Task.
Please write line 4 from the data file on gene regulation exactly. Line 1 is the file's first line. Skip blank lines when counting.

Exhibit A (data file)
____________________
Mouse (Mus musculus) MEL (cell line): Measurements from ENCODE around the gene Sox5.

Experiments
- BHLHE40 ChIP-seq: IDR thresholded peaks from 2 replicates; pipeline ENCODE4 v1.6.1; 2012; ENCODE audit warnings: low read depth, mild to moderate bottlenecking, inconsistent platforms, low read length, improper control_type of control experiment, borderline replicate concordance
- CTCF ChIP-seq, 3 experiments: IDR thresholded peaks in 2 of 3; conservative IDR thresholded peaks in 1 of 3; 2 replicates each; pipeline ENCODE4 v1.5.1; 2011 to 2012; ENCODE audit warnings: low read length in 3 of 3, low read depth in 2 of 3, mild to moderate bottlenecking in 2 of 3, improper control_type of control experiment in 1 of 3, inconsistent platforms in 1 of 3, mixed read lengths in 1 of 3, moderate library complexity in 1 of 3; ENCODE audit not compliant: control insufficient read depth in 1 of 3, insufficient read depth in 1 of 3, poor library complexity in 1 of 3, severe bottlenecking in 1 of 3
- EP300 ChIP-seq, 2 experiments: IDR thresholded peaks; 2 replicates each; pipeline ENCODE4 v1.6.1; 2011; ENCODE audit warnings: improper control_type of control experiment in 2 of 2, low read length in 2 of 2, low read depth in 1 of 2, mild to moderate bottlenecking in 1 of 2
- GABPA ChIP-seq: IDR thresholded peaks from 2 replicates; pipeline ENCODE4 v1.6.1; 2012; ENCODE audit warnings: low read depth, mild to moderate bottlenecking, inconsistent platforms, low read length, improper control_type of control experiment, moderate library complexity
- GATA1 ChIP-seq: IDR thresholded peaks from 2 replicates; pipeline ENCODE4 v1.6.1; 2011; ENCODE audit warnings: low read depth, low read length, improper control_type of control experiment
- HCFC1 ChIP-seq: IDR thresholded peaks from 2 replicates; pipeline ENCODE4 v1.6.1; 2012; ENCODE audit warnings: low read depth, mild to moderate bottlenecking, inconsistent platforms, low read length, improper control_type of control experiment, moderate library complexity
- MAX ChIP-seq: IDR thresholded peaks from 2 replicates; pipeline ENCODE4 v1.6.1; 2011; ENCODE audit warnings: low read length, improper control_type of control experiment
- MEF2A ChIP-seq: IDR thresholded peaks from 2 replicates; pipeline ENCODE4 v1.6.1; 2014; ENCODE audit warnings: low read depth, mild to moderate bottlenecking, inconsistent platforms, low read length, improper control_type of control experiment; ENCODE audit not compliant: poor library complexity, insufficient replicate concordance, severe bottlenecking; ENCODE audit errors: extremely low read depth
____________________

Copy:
- CTCF ChIP-seq, 3 experiments: IDR thresholded peaks in 2 of 3; conservative IDR thresholded peaks in 1 of 3; 2 replicates each; pipeline ENCODE4 v1.5.1; 2011 to 2012; ENCODE audit warnings: low read length in 3 of 3, low read depth in 2 of 3, mild to moderate bottlenecking in 2 of 3, improper control_type of control experiment in 1 of 3, inconsistent platforms in 1 of 3, mixed read lengths in 1 of 3, moderate library complexity in 1 of 3; ENCODE audit not compliant: control insufficient read depth in 1 of 3, insufficient read depth in 1 of 3, poor library complexity in 1 of 3, severe bottlenecking in 1 of 3